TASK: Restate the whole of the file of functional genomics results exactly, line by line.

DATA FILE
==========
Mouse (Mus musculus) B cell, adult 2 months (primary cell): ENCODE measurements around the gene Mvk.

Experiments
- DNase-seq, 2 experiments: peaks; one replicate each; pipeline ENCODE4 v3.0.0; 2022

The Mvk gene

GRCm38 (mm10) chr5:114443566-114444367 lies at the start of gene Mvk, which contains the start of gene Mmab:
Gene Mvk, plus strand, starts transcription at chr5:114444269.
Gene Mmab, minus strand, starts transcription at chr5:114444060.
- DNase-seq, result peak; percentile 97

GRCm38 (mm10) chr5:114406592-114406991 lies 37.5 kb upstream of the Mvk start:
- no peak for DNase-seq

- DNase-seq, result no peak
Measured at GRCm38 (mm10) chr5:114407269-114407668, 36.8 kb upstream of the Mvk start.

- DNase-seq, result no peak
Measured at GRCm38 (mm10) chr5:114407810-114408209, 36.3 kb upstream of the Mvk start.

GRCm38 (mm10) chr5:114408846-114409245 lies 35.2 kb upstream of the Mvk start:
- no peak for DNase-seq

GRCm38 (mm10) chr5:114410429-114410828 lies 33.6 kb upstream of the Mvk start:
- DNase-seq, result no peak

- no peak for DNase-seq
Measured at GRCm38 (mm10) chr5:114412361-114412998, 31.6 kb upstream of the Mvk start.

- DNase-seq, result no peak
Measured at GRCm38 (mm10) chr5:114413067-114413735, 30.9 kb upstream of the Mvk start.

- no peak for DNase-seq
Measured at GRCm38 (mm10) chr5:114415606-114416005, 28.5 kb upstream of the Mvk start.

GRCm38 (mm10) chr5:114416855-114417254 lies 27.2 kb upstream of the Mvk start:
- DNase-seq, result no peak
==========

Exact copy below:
Mouse (Mus musculus) B cell, adult 2 months (primary cell): ENCODE measurements around the gene Mvk.

Experiments
- DNase-seq, 2 experiments: peaks; one replicate each; pipeline ENCODE4 v3.0.0; 2022

The Mvk gene

GRCm38 (mm10) chr5:114443566-114444367 lies at the start of gene Mvk, which contains the start of gene Mmab:
Gene Mvk, plus strand, starts transcription at chr5:114444269.
Gene Mmab, minus strand, starts transcription at chr5:114444060.
- DNase-seq, result peak; percentile 97

GRCm38 (mm10) chr5:114406592-114406991 lies 37.5 kb upstream of the Mvk start:
- no peak for DNase-seq

- DNase-seq, result no peak
Measured at GRCm38 (mm10) chr5:114407269-114407668, 36.8 kb upstream of the Mvk start.

- DNase-seq, result no peak
Measured at GRCm38 (mm10) chr5:114407810-114408209, 36.3 kb upstream of the Mvk start.

GRCm38 (mm10) chr5:114408846-114409245 lies 35.2 kb upstream of the Mvk start:
- no peak for DNase-seq

GRCm38 (mm10) chr5:114410429-114410828 lies 33.6 kb upstream of the Mvk start:
- DNase-seq, result no peak

- no peak for DNase-seq
Measured at GRCm38 (mm10) chr5:114412361-114412998, 31.6 kb upstream of the Mvk start.

- DNase-seq, result no peak
Measured at GRCm38 (mm10) chr5:114413067-114413735, 30.9 kb upstream of the Mvk start.

- no peak for DNase-seq
Measured at GRCm38 (mm10) chr5:114415606-114416005, 28.5 kb upstream of the Mvk start.

GRCm38 (mm10) chr5:114416855-114417254 lies 27.2 kb upstream of the Mvk start:
- DNase-seq, result no peak